Collagen-binding contributes to this effect. Iron loaded Balb/c mice were infected i.p. with 5×103 CFU of Y. pestis EV76(pACYC184) (empty vector), EV76(pFR1) (YadAent) or EV76(pFR2) (YadAentV98D,N99A). (A) Survival, (B) weight loss, and (C) bacterial load in spleens of mice on day 7. Data are represented as mean ± standard deviation for weight loss and median for CFU/g of at least 7 mice per group in two independent experiments. Significant differences are indicated by * p<0.05, ** p<0.01, and *** p<0.001.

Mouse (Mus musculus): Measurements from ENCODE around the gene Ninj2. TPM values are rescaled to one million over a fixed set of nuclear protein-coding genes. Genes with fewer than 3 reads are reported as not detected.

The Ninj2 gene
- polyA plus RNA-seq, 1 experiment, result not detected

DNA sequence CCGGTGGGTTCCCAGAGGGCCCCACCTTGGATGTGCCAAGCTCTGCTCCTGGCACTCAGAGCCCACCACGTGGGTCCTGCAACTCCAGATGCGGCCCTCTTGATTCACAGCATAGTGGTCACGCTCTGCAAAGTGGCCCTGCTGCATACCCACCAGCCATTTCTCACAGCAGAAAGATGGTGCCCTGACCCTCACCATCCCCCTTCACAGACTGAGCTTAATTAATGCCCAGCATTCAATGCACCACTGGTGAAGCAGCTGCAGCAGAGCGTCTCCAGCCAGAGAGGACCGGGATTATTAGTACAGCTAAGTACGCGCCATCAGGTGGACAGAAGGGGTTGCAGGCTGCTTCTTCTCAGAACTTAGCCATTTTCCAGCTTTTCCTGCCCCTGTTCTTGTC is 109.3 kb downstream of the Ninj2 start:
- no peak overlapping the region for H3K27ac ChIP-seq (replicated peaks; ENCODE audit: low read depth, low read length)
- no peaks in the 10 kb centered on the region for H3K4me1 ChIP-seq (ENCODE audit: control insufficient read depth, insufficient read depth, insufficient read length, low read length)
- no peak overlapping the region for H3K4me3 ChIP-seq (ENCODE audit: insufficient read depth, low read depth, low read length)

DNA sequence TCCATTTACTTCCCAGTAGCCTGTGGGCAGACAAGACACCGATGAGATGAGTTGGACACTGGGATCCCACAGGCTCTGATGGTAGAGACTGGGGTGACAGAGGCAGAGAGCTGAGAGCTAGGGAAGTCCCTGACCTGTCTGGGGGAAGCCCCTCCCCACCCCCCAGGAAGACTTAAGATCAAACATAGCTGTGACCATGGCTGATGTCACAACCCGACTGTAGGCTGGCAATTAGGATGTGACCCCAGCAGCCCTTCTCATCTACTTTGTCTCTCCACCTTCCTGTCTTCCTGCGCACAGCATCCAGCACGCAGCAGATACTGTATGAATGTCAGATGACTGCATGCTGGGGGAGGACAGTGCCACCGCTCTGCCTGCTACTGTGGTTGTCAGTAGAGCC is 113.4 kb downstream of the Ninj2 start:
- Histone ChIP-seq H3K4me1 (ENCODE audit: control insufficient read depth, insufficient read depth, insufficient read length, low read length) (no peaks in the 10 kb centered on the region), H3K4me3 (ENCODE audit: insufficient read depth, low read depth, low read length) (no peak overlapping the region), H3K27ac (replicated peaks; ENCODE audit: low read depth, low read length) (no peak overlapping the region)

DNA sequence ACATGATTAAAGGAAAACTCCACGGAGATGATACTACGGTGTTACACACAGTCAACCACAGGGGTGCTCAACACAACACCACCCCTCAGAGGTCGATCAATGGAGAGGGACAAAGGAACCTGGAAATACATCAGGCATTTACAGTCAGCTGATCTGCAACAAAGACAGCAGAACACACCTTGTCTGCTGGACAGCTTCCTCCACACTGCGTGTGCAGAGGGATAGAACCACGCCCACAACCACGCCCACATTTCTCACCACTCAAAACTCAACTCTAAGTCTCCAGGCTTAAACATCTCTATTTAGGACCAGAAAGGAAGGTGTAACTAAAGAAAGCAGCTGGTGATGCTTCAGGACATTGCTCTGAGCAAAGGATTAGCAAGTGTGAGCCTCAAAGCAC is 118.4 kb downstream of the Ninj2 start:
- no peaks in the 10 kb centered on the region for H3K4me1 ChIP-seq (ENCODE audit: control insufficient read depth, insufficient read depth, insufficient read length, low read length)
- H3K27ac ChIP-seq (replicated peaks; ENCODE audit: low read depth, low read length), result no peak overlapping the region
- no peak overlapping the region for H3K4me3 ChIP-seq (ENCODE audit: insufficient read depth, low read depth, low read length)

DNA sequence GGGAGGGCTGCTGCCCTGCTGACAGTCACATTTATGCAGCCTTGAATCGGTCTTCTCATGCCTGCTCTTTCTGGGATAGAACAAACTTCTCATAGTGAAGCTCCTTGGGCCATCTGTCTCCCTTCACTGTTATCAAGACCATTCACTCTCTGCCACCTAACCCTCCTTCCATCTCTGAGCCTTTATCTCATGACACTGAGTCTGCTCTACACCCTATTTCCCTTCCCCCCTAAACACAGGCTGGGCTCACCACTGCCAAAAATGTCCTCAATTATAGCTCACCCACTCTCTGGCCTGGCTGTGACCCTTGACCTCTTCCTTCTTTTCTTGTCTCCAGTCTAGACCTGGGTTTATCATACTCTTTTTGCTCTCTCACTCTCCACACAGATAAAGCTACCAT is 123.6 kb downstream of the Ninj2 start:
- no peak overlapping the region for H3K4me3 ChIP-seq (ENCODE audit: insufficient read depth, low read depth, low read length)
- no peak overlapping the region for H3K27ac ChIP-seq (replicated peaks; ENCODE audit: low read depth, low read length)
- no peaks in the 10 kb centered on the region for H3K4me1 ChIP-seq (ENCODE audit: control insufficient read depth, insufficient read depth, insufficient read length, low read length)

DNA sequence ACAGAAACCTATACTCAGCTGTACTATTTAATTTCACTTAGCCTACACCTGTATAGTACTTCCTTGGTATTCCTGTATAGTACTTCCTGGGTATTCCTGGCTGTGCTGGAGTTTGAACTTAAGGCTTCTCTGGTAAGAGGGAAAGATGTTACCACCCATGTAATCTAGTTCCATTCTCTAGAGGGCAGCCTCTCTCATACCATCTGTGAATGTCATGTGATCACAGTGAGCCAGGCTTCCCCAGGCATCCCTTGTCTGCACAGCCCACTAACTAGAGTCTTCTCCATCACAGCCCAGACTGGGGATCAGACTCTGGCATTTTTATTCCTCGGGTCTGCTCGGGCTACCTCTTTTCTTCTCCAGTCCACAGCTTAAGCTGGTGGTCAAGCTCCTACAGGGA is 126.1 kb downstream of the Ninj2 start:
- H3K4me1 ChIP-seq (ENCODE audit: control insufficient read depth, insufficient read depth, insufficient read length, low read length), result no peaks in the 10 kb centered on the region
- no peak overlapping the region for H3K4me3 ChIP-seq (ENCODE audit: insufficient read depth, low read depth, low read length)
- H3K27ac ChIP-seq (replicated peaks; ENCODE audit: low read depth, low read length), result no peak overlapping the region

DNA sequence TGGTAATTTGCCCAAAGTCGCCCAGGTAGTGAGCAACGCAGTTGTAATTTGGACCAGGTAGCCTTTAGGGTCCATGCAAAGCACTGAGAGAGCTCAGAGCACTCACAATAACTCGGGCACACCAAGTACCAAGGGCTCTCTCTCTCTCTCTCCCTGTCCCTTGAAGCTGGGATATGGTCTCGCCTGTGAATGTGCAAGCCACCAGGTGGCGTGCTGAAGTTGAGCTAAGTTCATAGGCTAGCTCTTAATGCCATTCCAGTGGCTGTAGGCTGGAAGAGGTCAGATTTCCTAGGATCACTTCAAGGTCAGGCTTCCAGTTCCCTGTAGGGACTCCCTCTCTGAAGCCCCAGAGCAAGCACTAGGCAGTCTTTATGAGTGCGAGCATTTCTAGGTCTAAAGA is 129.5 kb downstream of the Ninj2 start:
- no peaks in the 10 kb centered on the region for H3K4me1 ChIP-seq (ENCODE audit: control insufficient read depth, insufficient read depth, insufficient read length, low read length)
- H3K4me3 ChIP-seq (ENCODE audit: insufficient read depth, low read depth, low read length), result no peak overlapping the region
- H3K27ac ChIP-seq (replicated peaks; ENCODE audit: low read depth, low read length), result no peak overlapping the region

The experiments presented here demonstrate that YadA makes Y. enterocolitica and Y. pestis sensitive to killing by NETs. This sensitivity results from YadA-mediated adherence to NETs. Adherence is likely to be multifactorial since NETs have many constituents  and YadA is known to adhere to many substrates . Nevertheless, collagen presumably plays an important role in trapping Y. enterocolitica and Y. pestis in NETs. Indeed, Y. enterocolitica E40 and Y. pestis EV76 expressing a variant of YadA that binds less to collagen were also significantly less sensitive to NET-mediated killing. Thus, our data show that YadA and, more specifically, collagen-binding imposes a fitness cost to Y. enterocolitica and Y. pestis.